A window to the Mediterranean

Postcard aesthetics and the best of local cuisine await diners at the new El Babor in Acre.

By ROBERT WAGNER
October 16, 2013 12:29
4 minute read.
Al-Abbas brothers open a new El Babor in Acre

Al-Abbas brothers open a new El Babor in Acre . (photo credit: courtesy)

 
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It was a long, justified wait. When Hussam and Nashat Al-Abbas opened their first El Babor restaurant in Wadi Ara, it soon became the darling of local foodies craving authenticity in their Arab dishes. Gone were the wedding hall salads slathered with industrial mayo, gone were the canned mushrooms immersed in garish yellow low-grade turmeric. Instead, the patrons of the new venture were introduced to country fare. Plump fatayers – Arab empanadas stuffed with hyssop leaves and pungent goat cheese – soon became a favorite as did the seasonal salads of wide cress and chicory one could not find in other restaurants.

Heavenly humous was de rigueur, and divine kebabs, followed by a sweet knafe of angel hair noodles, left the most skeptical diners happy – or at least, contemplating the advantages of peaceful coexistence with talented restaurateurs like the Al-Abbas brothers.

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Then came the 2000 intifada.

Lean years followed, but the brothers never closed shop and even managed to open a second El Babor in Yokne’am, for the benefit of the local hi-tech workers who could add some real food to the fast and furious offerings nearby. And real tablecloths too, a welcome upgrade from the usual paper sheaths upon which plate after plate of mezzes are slammed unceremoniously in lesser establishments purporting to serve the same fare. It is never the same at El Babor.

And still, the brothers waited for their port of call. The name El Babor is Arabic for “the steamship”’ and stems from the French vapeur, or “vapor.” All it needed was a location worthy of its name.

It used to be a wedding hall in Acre, across from the British police building, right on the shore. Now redecorated and revamped, the second-to-none natural marine décor graces the diner with unobstructed views of gentle waves and a comfortable evening sea breeze. Inside, the sea fills the large windows with a million shades of blue-green. Outside, a spacious deck welcomes smokers, families with restless toddlers who need a short splash in between courses, and lovers of good food of all denominations. Snippets of conversations in Hebrew, English, Arabic, Portuguese and German were heard over the music of the waves, and I was glad to realize that the place has made its way into the tourists’ itinerary. If you sample Arab food for the first time, it had better be good, wrapped up in the amazing décor. It had better be here.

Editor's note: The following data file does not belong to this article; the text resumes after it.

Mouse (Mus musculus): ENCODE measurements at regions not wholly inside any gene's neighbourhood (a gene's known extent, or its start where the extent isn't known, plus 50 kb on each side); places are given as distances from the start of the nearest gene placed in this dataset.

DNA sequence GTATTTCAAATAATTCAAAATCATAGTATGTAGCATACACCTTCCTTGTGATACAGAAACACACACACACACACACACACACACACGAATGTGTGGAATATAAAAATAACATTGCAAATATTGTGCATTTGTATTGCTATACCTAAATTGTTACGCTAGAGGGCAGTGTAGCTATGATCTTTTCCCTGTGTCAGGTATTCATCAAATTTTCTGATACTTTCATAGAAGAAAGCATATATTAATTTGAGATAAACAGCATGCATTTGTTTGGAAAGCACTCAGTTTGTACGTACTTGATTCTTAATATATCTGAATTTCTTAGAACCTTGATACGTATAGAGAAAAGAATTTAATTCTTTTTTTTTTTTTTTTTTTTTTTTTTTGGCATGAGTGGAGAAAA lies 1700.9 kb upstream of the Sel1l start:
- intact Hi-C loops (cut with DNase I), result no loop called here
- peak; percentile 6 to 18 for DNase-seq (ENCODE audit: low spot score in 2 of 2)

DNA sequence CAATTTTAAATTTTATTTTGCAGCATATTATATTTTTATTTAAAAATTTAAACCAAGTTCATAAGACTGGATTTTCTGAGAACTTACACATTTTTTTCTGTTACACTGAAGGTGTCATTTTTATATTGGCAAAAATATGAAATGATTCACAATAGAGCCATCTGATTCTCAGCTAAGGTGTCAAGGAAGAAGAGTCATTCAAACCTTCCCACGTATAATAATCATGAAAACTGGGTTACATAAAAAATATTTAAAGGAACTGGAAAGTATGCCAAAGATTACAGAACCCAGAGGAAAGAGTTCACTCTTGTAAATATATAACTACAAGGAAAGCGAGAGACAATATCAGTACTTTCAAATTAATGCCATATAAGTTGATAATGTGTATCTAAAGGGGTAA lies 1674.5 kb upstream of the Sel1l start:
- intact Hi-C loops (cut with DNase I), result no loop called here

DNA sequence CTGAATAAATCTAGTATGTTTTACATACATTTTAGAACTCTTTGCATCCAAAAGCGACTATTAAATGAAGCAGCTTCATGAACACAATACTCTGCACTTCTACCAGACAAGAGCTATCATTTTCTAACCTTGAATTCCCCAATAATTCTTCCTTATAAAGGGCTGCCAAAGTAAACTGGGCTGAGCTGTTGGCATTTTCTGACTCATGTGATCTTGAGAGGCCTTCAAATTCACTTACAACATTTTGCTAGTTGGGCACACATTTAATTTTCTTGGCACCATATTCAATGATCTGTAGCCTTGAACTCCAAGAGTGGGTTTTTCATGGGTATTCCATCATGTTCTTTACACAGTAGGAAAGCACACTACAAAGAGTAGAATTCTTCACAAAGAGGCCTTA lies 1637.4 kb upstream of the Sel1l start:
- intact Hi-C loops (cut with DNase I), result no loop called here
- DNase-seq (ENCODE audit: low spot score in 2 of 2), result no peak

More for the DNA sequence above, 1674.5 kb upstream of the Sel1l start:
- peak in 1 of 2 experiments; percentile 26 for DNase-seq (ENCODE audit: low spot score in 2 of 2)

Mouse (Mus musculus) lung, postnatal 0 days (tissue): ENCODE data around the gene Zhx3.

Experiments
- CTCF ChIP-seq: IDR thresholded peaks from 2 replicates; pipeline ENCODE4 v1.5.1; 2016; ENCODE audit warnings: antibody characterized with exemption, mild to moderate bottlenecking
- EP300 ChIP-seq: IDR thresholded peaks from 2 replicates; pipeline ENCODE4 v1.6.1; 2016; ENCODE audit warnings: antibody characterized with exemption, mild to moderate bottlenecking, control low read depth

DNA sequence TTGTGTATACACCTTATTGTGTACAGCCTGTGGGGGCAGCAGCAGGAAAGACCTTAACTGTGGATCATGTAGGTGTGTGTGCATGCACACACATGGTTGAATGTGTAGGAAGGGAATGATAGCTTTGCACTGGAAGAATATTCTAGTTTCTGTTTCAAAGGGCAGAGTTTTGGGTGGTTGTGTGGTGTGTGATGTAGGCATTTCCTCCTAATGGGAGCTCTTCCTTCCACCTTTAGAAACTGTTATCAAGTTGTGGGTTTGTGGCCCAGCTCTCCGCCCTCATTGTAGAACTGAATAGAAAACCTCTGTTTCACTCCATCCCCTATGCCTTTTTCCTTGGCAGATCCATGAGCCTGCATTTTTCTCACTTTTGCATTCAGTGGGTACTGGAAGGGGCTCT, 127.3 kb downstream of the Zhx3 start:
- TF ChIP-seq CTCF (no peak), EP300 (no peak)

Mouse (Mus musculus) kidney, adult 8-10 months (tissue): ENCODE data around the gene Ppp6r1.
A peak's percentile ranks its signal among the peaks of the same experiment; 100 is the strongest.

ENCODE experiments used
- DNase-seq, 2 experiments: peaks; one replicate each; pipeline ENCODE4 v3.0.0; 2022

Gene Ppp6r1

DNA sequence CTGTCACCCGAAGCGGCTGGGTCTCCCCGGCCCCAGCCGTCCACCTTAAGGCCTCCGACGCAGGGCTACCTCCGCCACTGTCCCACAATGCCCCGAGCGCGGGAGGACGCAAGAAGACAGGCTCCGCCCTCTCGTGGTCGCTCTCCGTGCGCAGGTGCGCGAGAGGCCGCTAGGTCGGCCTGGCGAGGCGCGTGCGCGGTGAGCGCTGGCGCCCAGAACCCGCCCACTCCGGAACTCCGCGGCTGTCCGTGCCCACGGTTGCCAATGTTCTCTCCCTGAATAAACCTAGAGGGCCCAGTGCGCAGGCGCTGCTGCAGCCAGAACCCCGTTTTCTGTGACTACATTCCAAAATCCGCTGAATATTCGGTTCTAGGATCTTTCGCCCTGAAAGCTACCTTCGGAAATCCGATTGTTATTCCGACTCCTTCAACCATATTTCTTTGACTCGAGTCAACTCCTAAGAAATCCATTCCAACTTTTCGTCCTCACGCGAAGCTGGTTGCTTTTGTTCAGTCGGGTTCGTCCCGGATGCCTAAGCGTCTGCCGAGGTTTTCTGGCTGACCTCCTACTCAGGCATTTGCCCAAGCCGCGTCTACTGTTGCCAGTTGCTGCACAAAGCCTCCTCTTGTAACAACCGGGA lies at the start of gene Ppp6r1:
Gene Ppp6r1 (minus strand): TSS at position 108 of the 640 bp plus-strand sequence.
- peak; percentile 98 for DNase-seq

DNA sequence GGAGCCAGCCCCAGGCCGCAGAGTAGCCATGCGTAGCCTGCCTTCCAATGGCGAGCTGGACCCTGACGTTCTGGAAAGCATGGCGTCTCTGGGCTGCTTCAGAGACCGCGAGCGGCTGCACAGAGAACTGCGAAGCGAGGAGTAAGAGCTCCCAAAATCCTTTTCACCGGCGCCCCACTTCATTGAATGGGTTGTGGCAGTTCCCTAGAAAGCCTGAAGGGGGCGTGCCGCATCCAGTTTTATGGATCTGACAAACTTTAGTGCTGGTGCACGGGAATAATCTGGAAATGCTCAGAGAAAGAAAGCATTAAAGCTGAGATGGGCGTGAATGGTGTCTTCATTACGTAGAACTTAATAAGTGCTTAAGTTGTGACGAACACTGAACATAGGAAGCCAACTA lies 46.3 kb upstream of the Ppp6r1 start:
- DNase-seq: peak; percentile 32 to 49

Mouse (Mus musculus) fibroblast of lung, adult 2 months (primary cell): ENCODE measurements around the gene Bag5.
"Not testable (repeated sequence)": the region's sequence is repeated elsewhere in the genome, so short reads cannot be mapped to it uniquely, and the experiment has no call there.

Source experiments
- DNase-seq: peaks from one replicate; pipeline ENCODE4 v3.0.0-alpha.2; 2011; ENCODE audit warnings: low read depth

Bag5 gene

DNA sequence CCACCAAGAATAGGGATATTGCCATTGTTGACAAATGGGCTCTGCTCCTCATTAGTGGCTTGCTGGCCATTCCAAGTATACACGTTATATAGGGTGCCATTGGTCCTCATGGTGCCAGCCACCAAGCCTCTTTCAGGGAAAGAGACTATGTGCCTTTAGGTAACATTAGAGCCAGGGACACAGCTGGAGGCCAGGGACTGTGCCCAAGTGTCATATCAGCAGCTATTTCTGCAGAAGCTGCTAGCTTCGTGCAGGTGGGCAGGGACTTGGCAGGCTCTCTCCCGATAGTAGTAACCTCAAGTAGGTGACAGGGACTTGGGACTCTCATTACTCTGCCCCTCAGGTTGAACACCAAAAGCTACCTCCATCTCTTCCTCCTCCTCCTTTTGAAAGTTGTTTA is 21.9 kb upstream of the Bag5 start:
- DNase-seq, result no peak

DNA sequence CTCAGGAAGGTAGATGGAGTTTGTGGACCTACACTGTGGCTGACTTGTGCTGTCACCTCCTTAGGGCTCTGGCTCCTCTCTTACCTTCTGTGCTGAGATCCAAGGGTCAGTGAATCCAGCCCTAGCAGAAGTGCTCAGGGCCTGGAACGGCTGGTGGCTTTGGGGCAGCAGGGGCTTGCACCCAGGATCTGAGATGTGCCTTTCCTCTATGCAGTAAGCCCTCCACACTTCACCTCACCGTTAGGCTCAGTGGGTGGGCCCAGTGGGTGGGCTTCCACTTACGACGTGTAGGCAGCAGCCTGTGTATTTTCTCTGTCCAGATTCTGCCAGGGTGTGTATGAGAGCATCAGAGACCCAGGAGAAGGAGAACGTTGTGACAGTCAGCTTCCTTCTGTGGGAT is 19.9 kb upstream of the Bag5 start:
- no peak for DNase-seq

Efficient, courteous and not overly friendly waiters suggested a selection of salads, and my dining companion and I were happy to comply. The humous is still heavenly, the seasonal offerings tangy, mouth-watering and surprisingly delicate. Fatayers cannot be left on the plate even by the most calorie-conscious hungry soul.



Inside the piping hot crunchy dumpling, spicy shrimp, goat cheese or wild spinach will greet you with a richness and complexity of flavors you will want to summon by “Yummy. Can we have some more?” Beware of the freshly baked pitas, and set them aside while you sample the tehina eggplant salad, the local crunchy cucumber salad, the mild and piquant tomato salsa and the hot stuff reserved for the truly brave.

Time to contemplate the main offerings from the sea. Fresh from the daily catch, grilled or fried, baked with tomatoes and herbs, tehina and pine nuts, these represent the best in Arab seafood cooking. I opted for a baked version of locus in a deep dish covered with a crust of pita dough. My companion was more adventurous and ordered a casserole of beef fillet, cubed and left to simmer in a sauce combining coconut milk and fresh tomatoes, parsley and cilantro and a hint of hot Sudanese peppers.

Neither truly local nor truly foreign, this was a welcome and creative addition to a traditional menu.

If dining with a large party, do not hesitate to ask for the specials.

Curious souls and their forks will help you come up with a review of these while you sample their juicy, mouth-watering fish or lamb kebab and admire the sheer beauty of the tender baby lamb chops.

Offerings are large and even too generous, the staff is attentive to your every need and, as the sun sets on this panoramic display of postcard aesthetics, you too will take a picture.

One of the scenery, one of a table of happy diners, empty plates and the knafe, which almost no one is able to finish. It is amazingly good but should be served as a meal in itself.

Fresh fruit, a tiny baklava square and complimentary black coffee laced with cardamon are more appropriate as one leaves this ship of gastronomic pleasures. We will certainly be on board again soon.

The restaurant offers a sultan’s table meal, which includes salads and appetizers, a fish dish, meat and dessert at NIS 150 per person. Prices of seafood appetizers average NIS 45. Fish as a main dish is NIS 90 – NIS 95.

The writer was a guest of the restaurant.

El Babor by the Sea
Not kosher
16 Hahagana Street The Promenade, Acre


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